She reached the stream, followed it to a shallows, and crossed. She felt the eyes on her for the first time then and stopped. They were bold and steady. She turned toward them, and they were gone. A once-fairy, like herself, probably in service to her father. She should have known she could not come into the lake country unseen. She should have known that her father would not allow it.

  She sighed. Now that he knew she was there, he would insist on speaking with her. She might as well wait where she was.

  She turned back to the stream and stooped to drink from a rapids. The water was clean and tasted good. She looked at herself in the ripple of brightness as it passed, a small and slender woman who looked to be barely more than a girl, eyes large and expressive, hair thick and flowing from her head but as thin and fine as gossamer where it ran down the backs of her forearms and calves, all of her colored in various shades of green. She was this image reflected by the waters of the stream, but she was also at regular intervals transformed into the tree for which she was named, a consequence of her genetic makeup and now the cause for this journey she had been sent upon. She thought for a moment about how different things would have been if she had been given other blood, if she had been born of other parents. But a moment of such thinking was enough. She might as well ponder what would have happened if she had been born human.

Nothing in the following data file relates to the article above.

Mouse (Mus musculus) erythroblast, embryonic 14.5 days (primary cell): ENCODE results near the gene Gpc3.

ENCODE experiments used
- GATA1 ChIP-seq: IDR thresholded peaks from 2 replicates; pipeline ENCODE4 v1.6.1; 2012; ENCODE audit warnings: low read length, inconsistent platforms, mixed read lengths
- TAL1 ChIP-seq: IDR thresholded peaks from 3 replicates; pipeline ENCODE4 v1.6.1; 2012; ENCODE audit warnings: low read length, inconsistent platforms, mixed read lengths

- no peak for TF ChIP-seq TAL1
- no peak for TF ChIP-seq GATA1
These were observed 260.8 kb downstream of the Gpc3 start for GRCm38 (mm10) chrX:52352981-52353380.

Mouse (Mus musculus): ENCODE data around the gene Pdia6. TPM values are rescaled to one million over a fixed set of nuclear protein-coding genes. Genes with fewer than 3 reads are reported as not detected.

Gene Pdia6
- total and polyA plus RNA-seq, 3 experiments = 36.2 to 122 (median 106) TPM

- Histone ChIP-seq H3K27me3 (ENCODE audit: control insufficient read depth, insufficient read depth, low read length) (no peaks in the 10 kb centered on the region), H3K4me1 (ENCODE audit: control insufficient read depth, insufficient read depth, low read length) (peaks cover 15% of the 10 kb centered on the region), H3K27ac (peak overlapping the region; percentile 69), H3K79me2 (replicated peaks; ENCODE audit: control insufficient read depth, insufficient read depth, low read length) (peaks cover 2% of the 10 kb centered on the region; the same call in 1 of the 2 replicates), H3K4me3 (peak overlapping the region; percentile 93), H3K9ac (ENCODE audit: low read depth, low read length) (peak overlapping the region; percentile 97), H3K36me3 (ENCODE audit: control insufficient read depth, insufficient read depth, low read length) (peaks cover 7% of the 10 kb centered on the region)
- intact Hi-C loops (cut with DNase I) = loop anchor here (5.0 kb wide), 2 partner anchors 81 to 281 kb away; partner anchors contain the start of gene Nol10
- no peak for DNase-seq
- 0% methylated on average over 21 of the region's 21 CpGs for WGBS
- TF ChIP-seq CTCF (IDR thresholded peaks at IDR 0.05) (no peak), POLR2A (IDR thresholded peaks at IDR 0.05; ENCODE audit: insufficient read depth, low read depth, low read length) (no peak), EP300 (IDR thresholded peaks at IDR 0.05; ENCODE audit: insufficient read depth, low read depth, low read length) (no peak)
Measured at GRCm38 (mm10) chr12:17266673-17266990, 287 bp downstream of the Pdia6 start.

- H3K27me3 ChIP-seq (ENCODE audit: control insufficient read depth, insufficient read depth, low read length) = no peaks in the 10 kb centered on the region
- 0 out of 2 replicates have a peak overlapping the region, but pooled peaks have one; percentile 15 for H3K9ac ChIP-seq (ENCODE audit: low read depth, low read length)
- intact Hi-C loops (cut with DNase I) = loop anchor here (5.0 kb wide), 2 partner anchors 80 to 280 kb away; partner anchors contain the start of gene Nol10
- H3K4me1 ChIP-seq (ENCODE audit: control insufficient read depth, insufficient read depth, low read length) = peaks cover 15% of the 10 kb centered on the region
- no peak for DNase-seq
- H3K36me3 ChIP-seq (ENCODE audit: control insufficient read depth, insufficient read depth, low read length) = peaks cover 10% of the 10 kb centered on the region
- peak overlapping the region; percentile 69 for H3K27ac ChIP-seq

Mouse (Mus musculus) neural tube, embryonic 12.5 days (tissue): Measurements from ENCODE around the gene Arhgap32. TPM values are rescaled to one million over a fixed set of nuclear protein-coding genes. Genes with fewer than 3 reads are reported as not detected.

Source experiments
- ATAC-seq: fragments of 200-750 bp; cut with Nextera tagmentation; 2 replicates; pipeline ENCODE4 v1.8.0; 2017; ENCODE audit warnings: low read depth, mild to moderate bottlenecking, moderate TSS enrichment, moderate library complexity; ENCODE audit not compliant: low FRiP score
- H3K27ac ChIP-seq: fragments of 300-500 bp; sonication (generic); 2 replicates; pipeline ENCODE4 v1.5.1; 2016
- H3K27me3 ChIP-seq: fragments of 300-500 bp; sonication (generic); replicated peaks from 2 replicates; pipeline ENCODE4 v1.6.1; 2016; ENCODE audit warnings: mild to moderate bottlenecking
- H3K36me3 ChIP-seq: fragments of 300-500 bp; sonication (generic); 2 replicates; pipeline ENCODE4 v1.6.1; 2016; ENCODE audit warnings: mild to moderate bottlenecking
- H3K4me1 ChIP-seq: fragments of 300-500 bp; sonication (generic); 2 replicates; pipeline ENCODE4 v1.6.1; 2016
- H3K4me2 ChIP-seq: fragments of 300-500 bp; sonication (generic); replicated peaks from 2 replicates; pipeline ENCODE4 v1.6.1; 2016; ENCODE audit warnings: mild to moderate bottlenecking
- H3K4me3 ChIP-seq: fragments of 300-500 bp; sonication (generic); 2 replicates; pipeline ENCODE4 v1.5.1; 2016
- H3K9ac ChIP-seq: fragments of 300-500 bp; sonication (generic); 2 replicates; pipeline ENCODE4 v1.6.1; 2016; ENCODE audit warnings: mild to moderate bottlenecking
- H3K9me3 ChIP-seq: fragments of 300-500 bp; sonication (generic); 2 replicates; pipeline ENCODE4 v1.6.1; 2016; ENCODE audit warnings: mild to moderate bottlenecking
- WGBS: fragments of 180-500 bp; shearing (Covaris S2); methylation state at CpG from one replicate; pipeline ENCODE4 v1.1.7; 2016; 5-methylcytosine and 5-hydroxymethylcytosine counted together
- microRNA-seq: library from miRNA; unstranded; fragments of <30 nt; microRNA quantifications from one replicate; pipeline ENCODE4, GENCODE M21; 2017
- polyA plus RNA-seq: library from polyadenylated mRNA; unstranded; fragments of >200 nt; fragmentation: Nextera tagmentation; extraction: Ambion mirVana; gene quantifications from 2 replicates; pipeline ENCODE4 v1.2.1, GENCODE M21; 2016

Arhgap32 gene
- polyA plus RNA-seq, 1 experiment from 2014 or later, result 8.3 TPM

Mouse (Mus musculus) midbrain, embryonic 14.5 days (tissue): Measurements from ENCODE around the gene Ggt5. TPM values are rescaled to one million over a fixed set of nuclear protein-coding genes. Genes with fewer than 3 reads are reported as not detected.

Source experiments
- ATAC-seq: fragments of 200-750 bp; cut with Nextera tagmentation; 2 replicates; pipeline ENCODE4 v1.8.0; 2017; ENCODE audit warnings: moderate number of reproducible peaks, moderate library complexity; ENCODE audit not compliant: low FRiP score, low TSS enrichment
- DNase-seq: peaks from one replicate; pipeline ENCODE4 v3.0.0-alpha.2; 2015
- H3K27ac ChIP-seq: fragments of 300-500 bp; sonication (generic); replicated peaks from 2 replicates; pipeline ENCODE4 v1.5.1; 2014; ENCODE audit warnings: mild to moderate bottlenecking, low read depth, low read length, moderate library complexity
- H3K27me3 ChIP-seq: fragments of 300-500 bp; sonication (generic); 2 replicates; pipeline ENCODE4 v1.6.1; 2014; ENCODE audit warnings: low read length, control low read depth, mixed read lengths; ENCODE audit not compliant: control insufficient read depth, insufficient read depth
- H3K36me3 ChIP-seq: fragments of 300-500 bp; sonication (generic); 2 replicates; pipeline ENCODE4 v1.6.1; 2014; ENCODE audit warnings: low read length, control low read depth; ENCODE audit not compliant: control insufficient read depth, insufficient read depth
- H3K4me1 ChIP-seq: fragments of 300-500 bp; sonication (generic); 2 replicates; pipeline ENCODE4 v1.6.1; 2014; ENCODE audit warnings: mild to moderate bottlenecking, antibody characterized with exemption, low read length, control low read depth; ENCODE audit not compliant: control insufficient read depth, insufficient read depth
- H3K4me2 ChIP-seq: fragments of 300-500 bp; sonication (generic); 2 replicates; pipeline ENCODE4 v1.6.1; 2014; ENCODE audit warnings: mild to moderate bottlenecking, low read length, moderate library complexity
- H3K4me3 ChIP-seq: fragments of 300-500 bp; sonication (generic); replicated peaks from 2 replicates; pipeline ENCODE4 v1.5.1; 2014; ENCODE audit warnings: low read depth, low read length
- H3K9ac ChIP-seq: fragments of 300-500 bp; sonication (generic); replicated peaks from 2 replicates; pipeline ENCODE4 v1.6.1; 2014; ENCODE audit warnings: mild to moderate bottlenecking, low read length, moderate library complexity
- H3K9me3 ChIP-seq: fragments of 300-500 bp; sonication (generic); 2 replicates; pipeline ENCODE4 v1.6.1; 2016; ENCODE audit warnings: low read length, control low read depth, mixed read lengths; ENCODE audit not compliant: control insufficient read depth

She rose, and the River Master stood before her. He was tall and lean, his skin an almost silver cast, grainy and shimmering, his hair black and thick about the nape of his neck and forearms. His forest clothing was loose-fitting, nondescript, and belted at the waist. He wore a slim silver diadem on his head, the mark of his office. The features of his face were sharp and small, his nose almost nonexistent, his mouth a tight line that allowed no expression.

  “Even for you, that was quick,” she greeted him.

  “I had to be quick,” he replied, “since my daughter apparently did not intend to visit me.”

  His voice was deep and even. He was alone, but she knew his retainers were close by, concealed back in the trees, staying just within hearing so that they could respond quickly if called.

  “You are correct,” she said. “I did not.”

  Her honesty gave him pause. “Bold words for a child to speak to her father. Are you too good for me now that you are the wife of the High Lord?” A hint of anger crept into his voice. “Have you forgotten who you were and where you came from? Have you forgotten your roots, Willow?”